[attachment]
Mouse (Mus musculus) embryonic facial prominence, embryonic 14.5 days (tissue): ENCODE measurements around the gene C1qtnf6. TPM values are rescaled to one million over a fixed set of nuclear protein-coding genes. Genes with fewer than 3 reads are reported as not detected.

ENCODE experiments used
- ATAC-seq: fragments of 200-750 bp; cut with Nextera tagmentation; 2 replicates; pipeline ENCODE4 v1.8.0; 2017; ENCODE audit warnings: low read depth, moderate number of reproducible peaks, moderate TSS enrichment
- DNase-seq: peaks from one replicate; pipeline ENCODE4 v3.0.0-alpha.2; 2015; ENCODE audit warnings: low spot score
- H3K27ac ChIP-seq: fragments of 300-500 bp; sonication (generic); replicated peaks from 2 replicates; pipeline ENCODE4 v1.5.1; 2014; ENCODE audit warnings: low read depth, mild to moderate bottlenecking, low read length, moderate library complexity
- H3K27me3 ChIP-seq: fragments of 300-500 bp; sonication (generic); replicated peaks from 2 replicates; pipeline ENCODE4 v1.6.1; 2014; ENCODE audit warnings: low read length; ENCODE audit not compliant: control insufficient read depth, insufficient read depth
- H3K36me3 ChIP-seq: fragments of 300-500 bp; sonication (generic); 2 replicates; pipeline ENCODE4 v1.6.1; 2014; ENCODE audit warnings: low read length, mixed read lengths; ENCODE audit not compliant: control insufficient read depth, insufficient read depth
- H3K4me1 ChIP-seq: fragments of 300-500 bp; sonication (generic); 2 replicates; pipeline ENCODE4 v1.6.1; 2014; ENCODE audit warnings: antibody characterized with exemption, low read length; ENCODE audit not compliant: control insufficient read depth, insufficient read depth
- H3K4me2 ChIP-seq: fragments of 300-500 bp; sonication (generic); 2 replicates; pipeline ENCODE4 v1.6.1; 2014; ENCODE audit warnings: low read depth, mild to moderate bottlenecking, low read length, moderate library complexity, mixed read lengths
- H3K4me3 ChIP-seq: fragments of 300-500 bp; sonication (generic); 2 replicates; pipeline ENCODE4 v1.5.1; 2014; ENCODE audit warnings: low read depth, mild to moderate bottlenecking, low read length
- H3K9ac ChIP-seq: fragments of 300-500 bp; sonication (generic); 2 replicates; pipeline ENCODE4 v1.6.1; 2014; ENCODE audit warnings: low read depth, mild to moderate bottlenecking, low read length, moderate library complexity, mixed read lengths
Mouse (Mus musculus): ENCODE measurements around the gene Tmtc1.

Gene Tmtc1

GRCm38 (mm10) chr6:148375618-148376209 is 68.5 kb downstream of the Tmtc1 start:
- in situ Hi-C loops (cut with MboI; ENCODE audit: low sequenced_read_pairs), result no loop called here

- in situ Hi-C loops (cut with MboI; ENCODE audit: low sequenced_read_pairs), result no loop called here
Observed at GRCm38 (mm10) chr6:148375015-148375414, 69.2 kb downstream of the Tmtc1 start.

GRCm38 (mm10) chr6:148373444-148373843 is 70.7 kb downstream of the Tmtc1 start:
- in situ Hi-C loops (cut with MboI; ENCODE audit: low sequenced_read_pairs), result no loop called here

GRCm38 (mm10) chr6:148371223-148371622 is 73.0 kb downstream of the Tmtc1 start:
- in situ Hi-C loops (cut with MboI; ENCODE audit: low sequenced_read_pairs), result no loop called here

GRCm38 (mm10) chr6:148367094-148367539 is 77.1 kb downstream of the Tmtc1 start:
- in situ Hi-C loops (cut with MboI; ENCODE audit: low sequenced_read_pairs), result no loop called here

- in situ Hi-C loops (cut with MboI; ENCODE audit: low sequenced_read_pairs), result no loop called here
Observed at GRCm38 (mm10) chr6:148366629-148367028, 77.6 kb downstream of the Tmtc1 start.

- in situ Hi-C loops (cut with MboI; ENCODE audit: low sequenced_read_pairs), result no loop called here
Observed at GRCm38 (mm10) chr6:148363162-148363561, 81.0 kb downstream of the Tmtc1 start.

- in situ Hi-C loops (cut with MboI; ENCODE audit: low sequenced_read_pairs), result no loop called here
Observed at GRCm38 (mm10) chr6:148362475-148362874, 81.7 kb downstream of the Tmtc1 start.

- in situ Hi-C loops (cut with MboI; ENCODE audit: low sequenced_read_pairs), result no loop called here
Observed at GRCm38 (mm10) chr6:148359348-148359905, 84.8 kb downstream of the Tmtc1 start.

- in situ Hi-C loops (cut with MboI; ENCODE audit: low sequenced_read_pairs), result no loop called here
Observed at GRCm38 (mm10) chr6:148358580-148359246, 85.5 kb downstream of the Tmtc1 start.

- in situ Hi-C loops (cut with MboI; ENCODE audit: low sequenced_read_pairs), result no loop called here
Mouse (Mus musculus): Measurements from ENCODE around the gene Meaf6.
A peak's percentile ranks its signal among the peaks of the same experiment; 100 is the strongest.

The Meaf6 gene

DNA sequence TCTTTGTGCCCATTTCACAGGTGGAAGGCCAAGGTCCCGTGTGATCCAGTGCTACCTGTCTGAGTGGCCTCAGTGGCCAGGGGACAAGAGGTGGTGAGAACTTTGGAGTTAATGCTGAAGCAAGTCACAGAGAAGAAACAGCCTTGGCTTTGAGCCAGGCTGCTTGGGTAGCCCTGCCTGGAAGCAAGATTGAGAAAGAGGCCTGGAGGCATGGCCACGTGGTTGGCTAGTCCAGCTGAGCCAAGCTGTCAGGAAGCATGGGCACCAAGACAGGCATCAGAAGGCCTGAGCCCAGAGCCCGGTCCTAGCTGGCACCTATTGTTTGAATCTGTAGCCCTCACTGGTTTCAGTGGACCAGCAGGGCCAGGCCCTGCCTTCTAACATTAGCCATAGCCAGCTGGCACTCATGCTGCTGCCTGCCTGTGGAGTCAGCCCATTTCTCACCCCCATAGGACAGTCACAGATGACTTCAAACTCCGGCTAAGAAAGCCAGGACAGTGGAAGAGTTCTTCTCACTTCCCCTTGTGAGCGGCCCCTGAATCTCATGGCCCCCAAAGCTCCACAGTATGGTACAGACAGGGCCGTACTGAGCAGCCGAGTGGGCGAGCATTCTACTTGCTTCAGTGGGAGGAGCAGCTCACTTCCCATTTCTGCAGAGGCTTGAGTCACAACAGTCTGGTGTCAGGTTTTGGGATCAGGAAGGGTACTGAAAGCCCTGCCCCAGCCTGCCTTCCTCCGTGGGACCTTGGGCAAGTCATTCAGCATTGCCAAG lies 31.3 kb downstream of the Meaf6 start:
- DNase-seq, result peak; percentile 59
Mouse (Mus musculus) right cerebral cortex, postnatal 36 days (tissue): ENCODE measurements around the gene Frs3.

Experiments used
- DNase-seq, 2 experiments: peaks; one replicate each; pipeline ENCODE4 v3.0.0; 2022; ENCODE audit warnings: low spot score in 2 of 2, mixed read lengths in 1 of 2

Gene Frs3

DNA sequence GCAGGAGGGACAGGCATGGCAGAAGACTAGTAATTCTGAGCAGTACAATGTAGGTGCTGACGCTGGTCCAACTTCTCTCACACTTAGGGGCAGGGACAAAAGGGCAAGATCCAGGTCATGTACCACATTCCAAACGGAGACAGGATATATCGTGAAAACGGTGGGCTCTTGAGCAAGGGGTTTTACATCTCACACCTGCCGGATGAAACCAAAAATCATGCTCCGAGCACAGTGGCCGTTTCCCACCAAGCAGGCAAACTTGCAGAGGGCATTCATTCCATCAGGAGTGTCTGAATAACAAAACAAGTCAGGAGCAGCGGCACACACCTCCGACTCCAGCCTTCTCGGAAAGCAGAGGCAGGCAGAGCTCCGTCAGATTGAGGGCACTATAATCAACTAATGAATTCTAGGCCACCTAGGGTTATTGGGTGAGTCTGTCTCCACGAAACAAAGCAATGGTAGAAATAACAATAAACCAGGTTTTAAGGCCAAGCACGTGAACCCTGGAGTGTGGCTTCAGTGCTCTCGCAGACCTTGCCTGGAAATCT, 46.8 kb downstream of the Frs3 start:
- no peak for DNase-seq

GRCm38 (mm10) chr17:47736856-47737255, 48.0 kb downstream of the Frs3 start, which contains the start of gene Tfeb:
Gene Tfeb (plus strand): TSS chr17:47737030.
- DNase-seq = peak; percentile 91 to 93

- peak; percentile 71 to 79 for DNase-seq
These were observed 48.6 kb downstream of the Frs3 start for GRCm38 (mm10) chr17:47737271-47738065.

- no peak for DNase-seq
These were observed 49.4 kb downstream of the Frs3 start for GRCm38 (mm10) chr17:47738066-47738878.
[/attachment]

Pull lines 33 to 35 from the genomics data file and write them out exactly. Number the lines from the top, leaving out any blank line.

Observed at GRCm38 (mm10) chr6:148358580-148359246, 85.5 kb downstream of the Tmtc1 start.

- in situ Hi-C loops (cut with MboI; ENCODE audit: low sequenced_read_pairs), result no loop called here
Mouse (Mus musculus): Measurements from ENCODE around the gene Meaf6.